We hit the headlines once again this Friday, when we condemned a scene of group sex in the BBC 2 drama The Buddha of Suburbia which lasted a disgraceful six minutes, or 12 minutes if you played it twice. 'Lord Rees-Mogg condemned the scene as 'overlong and in poor taste',' reported the Daily Telegraph on Friday, 'while his number two, Wallace Arnold, added that 'if you replayed it in slow motion and looked very hard you could see what looked to me from my memory of medical textbooks very much like a man's private parts dangling in the corner of the screen, and this, to my mind, was grossly offensive'.' The Council upheld the complaint.
As you may judge from the above, the remit of the Broadcasting Standards Council - Rees-Mogg, myself, HRH Princess Michael of Kent, the self-styled Bishop of Medway, Lady Archer, David Mellor, John Noakes and Monsignor Blobby (brother of the popular broadcaster) - is wide, and personally I would like to see it expand. At present, it is concerned solely with the adjudication of received complaints, but it is high time we came up with some of our own. At last Friday's meeting I raised a number of topics I had jotted down on a remaindered copy of a book by my old chum Dominic Lawson on the chess championship, Short Games. These were, in no particular order:
1) Swearing on children's tele vision. Is it really necessary to have so much swearing on Blue Peter? Last week I heard the word 'buff' envelope used no fewer than three times in a single charity appeal.
2) Sandwiches. Why are there so many sandwiches on television? On the night of Monday 14 February, I spotted a sandwich or sandwiches in Coronation Street (ITV), People of the Valley (BBC 2), Homicide: Life on the Street (Channel 4) and Under the Hammer (ITV), and I harbour strong suspicions that Jon Snow had one secreted under his desk in the Channel 4 News. Snack foods are all very well, but parents with young children would surely prefer to see more substantial meals - a nice suet pudding, for instance, or a well-roasted joint of pork with a decent portion of crackling, not to mention all the trimmings.
3) Bosoms. Top of the Pops, screened at the early hour of 7pm, regularly shows numerous young females disporting themselves on stage with the tell-tale shape of women's bosoms easily discernible through their frocks or pullovers.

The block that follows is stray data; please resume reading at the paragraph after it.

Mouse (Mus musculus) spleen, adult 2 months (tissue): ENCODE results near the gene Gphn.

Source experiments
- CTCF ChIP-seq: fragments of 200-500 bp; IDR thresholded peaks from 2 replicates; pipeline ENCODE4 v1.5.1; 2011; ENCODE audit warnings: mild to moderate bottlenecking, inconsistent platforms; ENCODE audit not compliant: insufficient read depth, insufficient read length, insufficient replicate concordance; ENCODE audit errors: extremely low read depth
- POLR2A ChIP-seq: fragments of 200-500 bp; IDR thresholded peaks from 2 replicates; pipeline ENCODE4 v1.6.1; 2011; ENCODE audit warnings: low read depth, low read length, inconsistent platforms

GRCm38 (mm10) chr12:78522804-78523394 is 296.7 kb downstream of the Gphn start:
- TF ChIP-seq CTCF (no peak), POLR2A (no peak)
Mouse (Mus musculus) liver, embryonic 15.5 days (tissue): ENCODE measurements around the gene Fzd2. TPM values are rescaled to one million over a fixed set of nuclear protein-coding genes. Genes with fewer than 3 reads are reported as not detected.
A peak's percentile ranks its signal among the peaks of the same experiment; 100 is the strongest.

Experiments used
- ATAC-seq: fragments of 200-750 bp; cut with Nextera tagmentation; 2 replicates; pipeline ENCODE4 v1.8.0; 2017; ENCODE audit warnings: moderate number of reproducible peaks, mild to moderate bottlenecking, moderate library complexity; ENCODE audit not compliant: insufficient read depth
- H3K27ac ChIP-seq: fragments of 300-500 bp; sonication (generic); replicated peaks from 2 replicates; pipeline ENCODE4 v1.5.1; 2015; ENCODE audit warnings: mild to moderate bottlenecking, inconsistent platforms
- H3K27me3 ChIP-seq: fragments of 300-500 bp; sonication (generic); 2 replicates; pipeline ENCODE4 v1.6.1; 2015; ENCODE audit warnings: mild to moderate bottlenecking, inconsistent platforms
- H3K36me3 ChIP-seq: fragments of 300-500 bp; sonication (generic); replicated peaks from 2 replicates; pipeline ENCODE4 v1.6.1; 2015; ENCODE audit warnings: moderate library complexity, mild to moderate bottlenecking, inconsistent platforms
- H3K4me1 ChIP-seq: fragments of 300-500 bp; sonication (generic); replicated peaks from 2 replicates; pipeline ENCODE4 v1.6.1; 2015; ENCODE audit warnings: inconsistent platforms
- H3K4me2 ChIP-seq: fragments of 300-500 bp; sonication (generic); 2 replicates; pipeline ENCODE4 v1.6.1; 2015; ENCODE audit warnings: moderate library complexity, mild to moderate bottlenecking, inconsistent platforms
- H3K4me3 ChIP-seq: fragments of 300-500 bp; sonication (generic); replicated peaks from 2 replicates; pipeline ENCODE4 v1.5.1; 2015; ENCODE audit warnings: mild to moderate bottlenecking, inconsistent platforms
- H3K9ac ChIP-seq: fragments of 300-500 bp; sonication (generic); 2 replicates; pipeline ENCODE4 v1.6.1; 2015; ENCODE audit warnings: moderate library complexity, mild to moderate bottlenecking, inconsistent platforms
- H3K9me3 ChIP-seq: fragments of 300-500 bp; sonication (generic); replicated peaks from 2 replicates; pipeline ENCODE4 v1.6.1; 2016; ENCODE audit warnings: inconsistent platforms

4) Gloomy news. Must there always be this emphasis on gloomy news on the BBC and ITV news? Must Marilyn Lewis remain the lone voice arguing for a more positive approach to news coverage? We are told whenever even the most obscure foreign city experiences a major earthquake, for instance, but is it not high time we were reminded that No British city has experienced a major earthquake in umpteen years? 'Oh no]' Marilyn Lewis's opponents would cry, 'We couldn't report that, for that would be good news]' My point entirely. Touche]
5) Anti-Conservative bias. If only Lord Tebbit were still around, armed with notepad, stopwatch and klaxon, for anti-Conservative bias is as rife as ever. Not a day goes by without both the BBC and ITV showing film of poor John Major at home or abroad - and if they can't get him, they'll show film of Patten, Howard, Bottomley, Archer, Fowler or Gummer all 'attending official functions' or 'delivering major speeches'. The hidden agenda of such deliberate exposure is clearly to de-stabilise the public's faith in the Government, and to soften up the populace for the snares of socialism. Sometimes, they don't show just a snippet of a major speech, but let the politician ramble on and make an idiot of himself.
Pernicious stuff, indeed, and I shall be raising it all with William at our next meeting, immediately after the emergency re-screening of The Buddha of Suburbia.